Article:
Credit, Credit Scoring, and The Best Kept Secret

Almost any and every adult you know probably has a credit card. They're an extremely common part of our modern financial system and everyone is familiar with them. Some of us use credit cards as needed and pay the full balance at the end of the month, while others make minimum payments. A few people use them to their benefit via rewards, points, and cash-back programs to actually earn (or at least save money) on purchases. They then pay the full balance before their monthly statement arrives, without ever accruing any interest charges.

The same can be said for loans - everyone is familiar with them. Whether it's an auto loan, home mortgage, business loan or a simple personal line of credit, they are all practical financing tools that allow us to make purchases without having to pay the total cost all at once. Unlike credit cards, loans are generally reserved to finance higher-priced items based on a very specific repayment plan, with an array of interest rates. The interest may fluctuate or be fixed, but that depends on the borrower, the loan, the lender, and other factors.

In the same manner of how people chose to utilize their credit differently, everyone has their own thoughts about their credit score. Some rarely ever check it, some check it ocassionally or only before/during applying for a loan, and others watch it like a hawk; doing eveything in their power to optimize and maintain the highest score possible.

For the latter - or for anyone who is researching how to grow, nourish and maintain their credit score - they all generally find, learn, and practice the same basic processes. These "best practices" have been repeated over and over, millions of times.

Banks, lenders, credit specialists, and plenty of written resources all seem to give the same information. They sound something like this:

"Make your payments on time, keep your utilization under 30%, use your card wisely, and only purchase what you can afford to repay. And don't forget; avoid getting into too much debt because it can be hard to pay back!"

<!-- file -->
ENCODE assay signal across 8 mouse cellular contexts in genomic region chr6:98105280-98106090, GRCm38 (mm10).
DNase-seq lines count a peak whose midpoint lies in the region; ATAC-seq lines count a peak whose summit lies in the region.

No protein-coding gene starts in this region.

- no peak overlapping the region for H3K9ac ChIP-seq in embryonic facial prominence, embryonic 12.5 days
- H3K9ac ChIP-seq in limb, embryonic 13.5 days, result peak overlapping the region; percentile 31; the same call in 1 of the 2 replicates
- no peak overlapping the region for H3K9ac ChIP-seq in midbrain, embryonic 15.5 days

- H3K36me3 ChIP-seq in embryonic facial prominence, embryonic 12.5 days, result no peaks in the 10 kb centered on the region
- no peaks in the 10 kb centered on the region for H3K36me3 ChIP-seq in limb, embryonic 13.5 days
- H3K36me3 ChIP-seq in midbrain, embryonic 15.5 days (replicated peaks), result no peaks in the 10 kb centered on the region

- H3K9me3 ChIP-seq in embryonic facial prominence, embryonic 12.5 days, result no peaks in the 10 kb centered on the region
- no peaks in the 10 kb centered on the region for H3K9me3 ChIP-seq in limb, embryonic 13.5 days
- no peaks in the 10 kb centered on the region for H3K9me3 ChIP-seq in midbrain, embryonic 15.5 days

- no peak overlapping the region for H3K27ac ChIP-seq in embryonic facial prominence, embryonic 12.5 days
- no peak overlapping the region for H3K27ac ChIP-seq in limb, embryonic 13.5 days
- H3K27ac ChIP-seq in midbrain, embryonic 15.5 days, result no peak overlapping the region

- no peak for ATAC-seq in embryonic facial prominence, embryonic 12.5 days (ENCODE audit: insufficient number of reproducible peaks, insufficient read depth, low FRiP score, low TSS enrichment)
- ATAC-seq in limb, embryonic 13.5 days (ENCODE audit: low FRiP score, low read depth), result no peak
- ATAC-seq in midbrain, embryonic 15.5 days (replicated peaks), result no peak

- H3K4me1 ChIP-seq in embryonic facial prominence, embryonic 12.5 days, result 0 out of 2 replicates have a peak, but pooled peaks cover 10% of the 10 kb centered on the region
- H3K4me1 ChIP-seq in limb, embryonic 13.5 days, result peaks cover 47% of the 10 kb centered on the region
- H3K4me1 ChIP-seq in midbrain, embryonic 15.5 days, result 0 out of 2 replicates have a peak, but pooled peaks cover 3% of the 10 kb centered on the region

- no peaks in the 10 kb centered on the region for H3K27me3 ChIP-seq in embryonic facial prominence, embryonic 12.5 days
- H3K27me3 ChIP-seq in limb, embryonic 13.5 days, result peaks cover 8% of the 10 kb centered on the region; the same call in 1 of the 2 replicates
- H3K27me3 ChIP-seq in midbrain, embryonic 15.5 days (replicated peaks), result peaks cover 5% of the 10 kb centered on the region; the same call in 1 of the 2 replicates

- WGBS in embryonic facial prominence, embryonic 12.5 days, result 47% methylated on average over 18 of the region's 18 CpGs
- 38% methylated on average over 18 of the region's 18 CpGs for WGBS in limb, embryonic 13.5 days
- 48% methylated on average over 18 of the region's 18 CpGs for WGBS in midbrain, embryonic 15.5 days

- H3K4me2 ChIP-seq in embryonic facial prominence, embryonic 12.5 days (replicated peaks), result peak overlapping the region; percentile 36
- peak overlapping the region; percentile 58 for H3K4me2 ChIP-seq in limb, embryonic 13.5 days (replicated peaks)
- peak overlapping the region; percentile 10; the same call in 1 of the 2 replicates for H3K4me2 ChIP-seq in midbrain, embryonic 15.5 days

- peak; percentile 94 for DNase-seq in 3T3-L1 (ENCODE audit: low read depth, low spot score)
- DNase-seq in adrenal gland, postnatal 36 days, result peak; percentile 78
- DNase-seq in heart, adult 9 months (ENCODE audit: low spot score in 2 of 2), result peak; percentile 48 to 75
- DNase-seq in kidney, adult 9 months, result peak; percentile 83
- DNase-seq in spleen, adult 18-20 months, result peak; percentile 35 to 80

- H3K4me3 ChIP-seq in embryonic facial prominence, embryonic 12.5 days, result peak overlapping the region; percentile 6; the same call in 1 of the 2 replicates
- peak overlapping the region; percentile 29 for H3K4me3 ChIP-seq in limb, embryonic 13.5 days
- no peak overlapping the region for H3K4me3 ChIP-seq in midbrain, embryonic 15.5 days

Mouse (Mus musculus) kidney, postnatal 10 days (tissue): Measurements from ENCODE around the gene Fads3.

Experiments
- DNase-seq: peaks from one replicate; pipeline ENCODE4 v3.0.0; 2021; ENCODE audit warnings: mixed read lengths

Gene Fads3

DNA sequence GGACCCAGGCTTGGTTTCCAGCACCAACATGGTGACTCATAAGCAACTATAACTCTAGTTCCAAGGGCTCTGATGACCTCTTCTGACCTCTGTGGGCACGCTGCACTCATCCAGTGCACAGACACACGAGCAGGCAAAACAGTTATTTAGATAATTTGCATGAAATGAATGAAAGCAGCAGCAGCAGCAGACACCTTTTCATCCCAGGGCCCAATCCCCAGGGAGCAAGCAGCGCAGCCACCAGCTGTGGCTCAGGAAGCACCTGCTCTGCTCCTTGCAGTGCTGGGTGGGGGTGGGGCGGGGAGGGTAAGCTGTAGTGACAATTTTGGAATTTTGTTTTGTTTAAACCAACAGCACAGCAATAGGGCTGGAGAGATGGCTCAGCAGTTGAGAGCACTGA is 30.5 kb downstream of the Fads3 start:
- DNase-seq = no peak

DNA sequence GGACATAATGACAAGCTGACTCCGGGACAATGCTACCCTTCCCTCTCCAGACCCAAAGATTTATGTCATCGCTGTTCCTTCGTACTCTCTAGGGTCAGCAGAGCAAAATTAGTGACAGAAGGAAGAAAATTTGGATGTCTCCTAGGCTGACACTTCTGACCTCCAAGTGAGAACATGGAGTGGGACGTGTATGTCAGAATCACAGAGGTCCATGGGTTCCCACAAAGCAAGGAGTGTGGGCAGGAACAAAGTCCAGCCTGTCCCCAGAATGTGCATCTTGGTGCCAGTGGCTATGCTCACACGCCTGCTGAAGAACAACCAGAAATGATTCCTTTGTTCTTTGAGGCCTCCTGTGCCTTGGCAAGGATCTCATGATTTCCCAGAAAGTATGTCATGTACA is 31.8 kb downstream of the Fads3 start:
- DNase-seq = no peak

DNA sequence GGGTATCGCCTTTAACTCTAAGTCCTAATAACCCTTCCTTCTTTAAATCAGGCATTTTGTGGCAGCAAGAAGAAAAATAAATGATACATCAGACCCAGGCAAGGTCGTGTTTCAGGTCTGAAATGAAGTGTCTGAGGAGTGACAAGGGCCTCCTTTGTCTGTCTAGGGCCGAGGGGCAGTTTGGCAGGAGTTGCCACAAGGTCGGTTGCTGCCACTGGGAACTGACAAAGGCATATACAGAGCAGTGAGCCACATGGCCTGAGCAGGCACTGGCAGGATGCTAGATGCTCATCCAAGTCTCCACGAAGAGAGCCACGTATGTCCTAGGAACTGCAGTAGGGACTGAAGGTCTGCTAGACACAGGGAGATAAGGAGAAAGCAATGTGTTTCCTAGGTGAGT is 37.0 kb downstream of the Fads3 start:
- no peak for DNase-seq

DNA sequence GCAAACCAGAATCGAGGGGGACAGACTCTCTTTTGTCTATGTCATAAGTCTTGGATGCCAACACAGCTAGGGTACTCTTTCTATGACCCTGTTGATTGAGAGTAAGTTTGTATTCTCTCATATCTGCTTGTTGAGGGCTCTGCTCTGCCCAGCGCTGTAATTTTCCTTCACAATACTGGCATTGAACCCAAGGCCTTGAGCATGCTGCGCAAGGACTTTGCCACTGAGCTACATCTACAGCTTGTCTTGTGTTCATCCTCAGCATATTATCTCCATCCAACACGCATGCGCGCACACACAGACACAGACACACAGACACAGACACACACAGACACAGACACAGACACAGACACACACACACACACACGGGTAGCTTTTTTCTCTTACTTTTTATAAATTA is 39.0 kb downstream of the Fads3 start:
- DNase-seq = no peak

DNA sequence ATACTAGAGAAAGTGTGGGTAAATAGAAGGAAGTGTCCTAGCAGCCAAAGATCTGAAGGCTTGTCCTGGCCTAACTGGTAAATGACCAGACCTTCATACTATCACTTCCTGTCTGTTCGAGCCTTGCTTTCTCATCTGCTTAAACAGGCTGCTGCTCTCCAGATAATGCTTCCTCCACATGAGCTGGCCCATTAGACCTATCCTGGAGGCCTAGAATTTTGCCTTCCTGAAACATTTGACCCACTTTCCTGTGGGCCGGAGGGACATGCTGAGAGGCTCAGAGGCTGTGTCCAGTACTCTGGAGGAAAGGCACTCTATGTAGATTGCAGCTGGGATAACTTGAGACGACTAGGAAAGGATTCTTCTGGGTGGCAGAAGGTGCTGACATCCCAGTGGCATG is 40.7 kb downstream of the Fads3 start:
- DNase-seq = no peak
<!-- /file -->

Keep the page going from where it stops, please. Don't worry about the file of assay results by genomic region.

In reality, this is not what financial insitutions want - regardless of the advice they give.

The More, the Merrier

Lenders don't want you to max out your credit line or take loans you can't repay. However, at the same time they definitely want to reap the benefits of their services through the mechanism of interest.

For example, maintaining a balance of 25% to 30% of your total credit limit, you'll be able to keep a good standing on your credit report. But by doing so, you're also ensuring your lender will be profitting nicely from the interest.

Most people find no problem hovering around 20% credit card utilization and making smaller payments. In fact, it's probable that a good percentage of cardholders have double or triple that amount of overall utilization. And as long as you can make your minimum payment on time the card company could care less what the balance is, or your utilization rate.

Why? Because the more you owe, the more they make. This means the bank's own advice on "using the best practices" is definitely not what they genuinely prefer in regard to your line of credit.

Now, to get back on track and discuss the "latter" group, or those who are watching their credit like a hawk. They are reading forums, studying how credit tends to work, and anticipating how high their credit score will be next year or 3 months from now if they incorporate a specific payment structure, or pay a precise percentage on a specific date during their payment cycle. Some of them want to achieve the highest score possible to gain bragging rights, while others want the ability to buy big ticket items at any given moment. Others are just borderline obsessive with the simple idea of having a perfect and very high credit score.

Yet still, even for those who fall in this realm of "credit enthusiasts", there's a technique (somewhat of a secret to improving credit) that's extremely simple. What's more? The vast majority are not using because they're not even aware of it.